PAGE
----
I've got a better way.
Instead of manually entering all the trade information when I open the trade, I just do a screenshot of my MyFxBook account after I close the trade.
Here's an example:
This makes it really easy to insert into Evernote. MyFxBook allows you to choose the information you want to display so you only see what you need.
If you don't use MyFxBook, you can just screenshot your brokerage statement.
On a Mac, you can hit [Command + Shift + 4] on your keyboard to get the screenshot crosshair. Then just highlight the part of the screen you want to take a picture of, and it will appear on your desktop.
…and you just saved yourself about 5 minutes of data entry.
If you are on a Windows computer, then you can do this.
Easy to Read Screenshots
I have a system for showing trade information on a chart, that you might find helpful.
When I enter a trade, I mark off my entry, stop and take profit in Metatrader 4.
This makes it really easy to analyze a trade later.
I just use the horizontal line tool and change the color of the line. To change the settings, double click on the line and you will see two squares appear on each end. That means the line is selected.
Then right-click on the line and select Horizontal Line properties…
The next window will allow you to set the line color and the exact price that the line is at.
I use the following color coding:
- Red: Stop loss
- Blue: Entry price
- Green: Take profit
- Orange: Level I'm watching
Then I use the MT4 save function to save my chart to their server. This way, I can log into my account and get it later, especially during a busy trading day.
Not much to this part. Why did you get in?
For me, I only use a few entry strategies, so it is pretty straightforward. If there were any unusual circumstances, I note that too.
Again, add whatever details you think are necessary for future analysis.
Same thing here, not much going on. You were either stopped out, hit the profit target, or you closed out manually.
Give a reason for the exit and your feelings about how the trade turned out.
Provide suggestions for possible improvement (if there are any) and also pat yourself on the back for things you did well.
Then provide another chart screenshot at the time of exit.
This is something that a lot of traders miss…
I firmly believe in doing a secondary review of your trades. This means waiting anywhere from a couple of days to a couple of weeks, depending on your trading timeframe.
When you review your trade later like this, the emotional energy from the trade has usually dissipated and you can see the trade from a more objective standpoint.
Take another screenshot of the chart and review your trade again. Note both the good and bad.
You might be surprised how differently you feel about the trade later.
Find a Way to Make it Fun
Finally, it can be easy to fall behind in your trading journal because it seems boring.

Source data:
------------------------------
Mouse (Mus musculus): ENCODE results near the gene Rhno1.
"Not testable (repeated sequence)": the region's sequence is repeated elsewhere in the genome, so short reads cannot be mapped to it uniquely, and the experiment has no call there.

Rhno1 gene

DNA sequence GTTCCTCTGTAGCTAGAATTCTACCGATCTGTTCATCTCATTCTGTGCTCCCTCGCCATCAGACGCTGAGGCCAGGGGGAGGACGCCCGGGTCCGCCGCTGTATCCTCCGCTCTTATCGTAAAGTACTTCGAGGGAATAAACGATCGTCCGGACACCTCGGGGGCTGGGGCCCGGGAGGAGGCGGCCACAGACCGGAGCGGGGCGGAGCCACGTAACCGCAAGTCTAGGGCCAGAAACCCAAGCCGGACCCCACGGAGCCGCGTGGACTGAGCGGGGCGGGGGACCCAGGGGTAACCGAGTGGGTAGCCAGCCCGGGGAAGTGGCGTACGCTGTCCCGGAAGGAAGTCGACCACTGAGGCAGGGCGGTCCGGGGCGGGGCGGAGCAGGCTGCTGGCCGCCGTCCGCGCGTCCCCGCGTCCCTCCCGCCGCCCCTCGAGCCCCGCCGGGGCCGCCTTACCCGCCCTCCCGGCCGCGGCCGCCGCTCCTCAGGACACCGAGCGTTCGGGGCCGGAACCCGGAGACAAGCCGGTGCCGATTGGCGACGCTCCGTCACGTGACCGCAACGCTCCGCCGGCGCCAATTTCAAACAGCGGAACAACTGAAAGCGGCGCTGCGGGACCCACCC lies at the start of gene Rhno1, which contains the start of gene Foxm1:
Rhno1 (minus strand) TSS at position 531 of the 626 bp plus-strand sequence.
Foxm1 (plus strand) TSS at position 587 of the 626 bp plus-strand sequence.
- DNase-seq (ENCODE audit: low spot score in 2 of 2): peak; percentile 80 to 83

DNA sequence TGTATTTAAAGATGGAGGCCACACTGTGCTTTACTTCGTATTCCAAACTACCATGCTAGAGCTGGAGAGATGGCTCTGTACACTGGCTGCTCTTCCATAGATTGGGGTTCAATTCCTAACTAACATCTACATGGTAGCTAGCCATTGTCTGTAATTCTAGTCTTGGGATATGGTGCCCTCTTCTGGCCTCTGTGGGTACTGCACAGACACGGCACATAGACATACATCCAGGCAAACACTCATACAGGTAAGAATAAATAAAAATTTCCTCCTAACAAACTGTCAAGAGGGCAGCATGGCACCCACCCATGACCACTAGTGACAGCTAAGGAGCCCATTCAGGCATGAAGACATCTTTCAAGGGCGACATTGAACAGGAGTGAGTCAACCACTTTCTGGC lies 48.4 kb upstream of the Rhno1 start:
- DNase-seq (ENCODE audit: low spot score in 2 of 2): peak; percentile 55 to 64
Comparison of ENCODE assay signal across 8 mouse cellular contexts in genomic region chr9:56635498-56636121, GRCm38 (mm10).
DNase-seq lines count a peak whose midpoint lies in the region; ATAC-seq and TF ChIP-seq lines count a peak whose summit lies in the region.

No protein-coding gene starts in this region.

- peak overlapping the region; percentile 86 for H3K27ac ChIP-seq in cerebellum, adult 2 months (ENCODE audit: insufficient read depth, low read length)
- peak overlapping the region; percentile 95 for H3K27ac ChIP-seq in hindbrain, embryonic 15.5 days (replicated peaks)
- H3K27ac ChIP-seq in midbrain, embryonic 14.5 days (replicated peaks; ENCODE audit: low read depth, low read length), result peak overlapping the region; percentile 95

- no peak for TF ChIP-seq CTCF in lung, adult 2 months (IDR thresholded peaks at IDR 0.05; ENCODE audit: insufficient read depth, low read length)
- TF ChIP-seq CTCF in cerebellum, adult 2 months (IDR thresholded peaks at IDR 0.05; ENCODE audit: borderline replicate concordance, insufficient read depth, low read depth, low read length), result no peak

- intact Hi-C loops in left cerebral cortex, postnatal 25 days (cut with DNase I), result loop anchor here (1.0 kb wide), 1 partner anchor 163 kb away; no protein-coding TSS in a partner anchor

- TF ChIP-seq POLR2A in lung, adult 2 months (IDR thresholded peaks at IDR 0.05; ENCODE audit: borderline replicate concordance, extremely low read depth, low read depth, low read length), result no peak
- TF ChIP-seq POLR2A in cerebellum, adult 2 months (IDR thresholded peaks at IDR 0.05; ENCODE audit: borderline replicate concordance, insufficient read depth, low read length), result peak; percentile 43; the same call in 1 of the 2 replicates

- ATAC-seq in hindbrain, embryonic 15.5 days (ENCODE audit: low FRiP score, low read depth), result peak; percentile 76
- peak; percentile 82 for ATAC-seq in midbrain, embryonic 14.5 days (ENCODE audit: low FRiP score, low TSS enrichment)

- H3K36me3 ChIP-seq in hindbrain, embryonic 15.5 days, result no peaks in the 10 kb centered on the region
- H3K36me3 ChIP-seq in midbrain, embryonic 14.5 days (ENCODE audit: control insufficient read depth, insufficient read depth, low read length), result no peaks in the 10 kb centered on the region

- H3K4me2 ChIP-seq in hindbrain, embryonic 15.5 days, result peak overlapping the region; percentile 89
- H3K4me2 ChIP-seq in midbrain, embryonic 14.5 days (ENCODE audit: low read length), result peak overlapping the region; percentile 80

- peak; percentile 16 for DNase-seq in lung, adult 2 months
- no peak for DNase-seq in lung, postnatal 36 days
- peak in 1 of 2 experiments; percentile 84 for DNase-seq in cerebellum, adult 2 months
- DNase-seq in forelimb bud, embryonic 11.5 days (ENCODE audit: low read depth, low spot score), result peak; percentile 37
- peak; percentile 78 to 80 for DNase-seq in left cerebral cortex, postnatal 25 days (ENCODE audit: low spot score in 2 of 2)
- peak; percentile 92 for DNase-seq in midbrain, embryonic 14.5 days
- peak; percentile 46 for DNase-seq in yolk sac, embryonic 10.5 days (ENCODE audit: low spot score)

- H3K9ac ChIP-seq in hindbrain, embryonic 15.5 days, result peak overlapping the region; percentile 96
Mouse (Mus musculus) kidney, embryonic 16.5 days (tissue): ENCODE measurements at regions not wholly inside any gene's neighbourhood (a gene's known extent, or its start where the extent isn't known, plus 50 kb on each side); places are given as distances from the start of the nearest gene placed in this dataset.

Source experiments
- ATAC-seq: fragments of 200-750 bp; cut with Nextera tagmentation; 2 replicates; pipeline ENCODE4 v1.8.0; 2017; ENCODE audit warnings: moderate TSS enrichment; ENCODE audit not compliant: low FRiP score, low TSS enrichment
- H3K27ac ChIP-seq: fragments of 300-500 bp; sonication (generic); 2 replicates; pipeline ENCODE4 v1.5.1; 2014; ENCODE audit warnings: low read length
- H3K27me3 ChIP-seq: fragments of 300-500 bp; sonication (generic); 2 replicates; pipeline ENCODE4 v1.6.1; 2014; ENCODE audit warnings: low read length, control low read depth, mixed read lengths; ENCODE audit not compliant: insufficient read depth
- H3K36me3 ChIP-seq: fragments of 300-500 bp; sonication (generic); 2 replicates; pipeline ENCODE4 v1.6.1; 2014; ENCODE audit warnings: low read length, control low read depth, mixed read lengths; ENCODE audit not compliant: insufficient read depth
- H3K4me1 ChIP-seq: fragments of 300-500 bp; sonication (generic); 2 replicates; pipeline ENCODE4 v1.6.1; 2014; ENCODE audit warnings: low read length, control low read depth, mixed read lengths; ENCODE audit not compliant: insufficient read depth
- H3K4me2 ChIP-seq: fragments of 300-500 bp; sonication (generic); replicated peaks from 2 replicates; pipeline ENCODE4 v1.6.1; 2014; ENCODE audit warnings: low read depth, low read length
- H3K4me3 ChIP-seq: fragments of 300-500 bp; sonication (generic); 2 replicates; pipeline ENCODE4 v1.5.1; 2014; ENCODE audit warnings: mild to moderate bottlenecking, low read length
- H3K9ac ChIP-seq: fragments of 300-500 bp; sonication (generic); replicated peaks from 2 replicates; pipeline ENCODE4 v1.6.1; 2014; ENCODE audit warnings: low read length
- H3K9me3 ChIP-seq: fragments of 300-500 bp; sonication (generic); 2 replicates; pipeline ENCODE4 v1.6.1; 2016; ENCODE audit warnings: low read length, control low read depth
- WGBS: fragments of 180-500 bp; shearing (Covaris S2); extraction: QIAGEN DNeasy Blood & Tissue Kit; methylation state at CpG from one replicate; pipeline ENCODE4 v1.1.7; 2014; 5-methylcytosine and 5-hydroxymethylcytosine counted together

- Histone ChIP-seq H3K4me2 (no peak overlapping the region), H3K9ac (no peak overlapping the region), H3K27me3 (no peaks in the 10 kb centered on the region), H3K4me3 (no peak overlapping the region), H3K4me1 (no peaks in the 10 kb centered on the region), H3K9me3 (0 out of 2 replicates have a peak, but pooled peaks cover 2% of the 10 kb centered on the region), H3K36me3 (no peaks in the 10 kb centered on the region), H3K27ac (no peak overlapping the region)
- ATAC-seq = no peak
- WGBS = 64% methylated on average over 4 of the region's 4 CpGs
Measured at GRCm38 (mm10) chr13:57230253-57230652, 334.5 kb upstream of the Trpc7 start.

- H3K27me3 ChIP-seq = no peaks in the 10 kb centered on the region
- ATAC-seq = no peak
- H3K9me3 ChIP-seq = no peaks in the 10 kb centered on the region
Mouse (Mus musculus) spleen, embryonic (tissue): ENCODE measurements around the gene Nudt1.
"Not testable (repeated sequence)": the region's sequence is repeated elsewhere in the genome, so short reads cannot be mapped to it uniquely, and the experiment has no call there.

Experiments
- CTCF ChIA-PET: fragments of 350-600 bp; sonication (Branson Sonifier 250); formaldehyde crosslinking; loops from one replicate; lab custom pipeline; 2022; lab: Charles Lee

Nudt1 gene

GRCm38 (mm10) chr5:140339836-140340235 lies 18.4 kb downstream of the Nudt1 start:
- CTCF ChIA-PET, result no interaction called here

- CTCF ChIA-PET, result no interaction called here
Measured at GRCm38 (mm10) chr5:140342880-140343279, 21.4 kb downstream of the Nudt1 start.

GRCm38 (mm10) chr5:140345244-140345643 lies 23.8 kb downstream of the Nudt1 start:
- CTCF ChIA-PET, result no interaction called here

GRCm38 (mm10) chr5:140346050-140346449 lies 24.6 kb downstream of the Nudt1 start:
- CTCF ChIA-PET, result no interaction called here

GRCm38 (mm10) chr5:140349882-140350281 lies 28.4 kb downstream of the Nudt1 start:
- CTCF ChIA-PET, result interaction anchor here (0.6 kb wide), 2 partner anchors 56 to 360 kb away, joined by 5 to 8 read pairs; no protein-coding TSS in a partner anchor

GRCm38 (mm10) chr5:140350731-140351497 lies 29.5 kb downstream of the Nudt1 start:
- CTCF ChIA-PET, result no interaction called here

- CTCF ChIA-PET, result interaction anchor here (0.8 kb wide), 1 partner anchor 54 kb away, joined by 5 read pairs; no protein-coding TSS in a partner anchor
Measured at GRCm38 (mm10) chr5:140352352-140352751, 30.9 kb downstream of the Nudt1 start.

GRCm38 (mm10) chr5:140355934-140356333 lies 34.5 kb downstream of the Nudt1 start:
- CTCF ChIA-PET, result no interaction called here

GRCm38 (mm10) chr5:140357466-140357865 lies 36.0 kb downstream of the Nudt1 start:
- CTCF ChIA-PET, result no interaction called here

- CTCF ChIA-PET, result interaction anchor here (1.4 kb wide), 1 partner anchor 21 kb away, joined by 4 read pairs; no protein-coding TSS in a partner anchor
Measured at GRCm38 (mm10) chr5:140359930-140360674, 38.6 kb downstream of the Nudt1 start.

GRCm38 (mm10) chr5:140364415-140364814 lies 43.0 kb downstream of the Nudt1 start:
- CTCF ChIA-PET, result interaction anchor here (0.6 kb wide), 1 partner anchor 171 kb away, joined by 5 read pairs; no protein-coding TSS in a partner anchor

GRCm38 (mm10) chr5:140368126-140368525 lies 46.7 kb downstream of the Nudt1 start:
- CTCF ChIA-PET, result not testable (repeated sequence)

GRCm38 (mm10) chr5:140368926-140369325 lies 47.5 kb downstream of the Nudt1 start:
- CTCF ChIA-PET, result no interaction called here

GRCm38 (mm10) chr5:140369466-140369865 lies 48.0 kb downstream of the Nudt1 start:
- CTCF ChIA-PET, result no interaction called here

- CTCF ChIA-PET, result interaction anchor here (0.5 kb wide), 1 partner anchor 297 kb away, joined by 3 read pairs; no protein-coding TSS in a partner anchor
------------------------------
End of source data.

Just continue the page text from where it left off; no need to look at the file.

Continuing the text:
So figure out how to make it fun.
Yes, it is possible. You can make anything fun or boring, just by how you choose to perceive it.
The first thing you can do is not stress out about doing your trading journal. If you commit to doing your trading journal every Friday, but you miss one Friday because you were hanging out with friends, don't beat yourself up about it.
Just do it on the next Friday. Stressing out about sticking to a rigid schedule will only make the process more unpleasant.
Do setup a schedule, but don't be too hard on yourself when you miss one day.
Next, find a way to make the process fun. Maybe you can imagine that it is a treasure hunt…
You are looking for the hidden secrets in your trades that will help you make more money.
Another thing you could do is to keep your trading goals in mind. Imagine the lifestyle or freedom you will have and realize that filling out your trading journal is the only way to get there.
Or you could fill out your trading journal while hanging out at a cool bar. Turn it into a fun field trip!
Find whatever makes it fun for you and do that!
Final Thoughts on a Trading Journal You Will Actually Use
Before I end this post, there is one more huge point that I want to add.
A losing trade is not necessarily a bad trade.
I see this in trading journals all the time and I used to do this too. But it is counterproductive to your progress.
When you have a losing trade, the natural human tendency seems to be to try to figure out all the things that they could have done differently to make it a winning trade.
Trading is about winning and losing. A losing trade can be a good trade.
If you back and forward test your trading method, you will understand how often you are likely to win and lose. So judge the quality of your trade on how well you followed the system, not the results on your P/L statement.
Now go work on your journal!
What works best for you in your trading journal? We would love to hear about it in the comments below…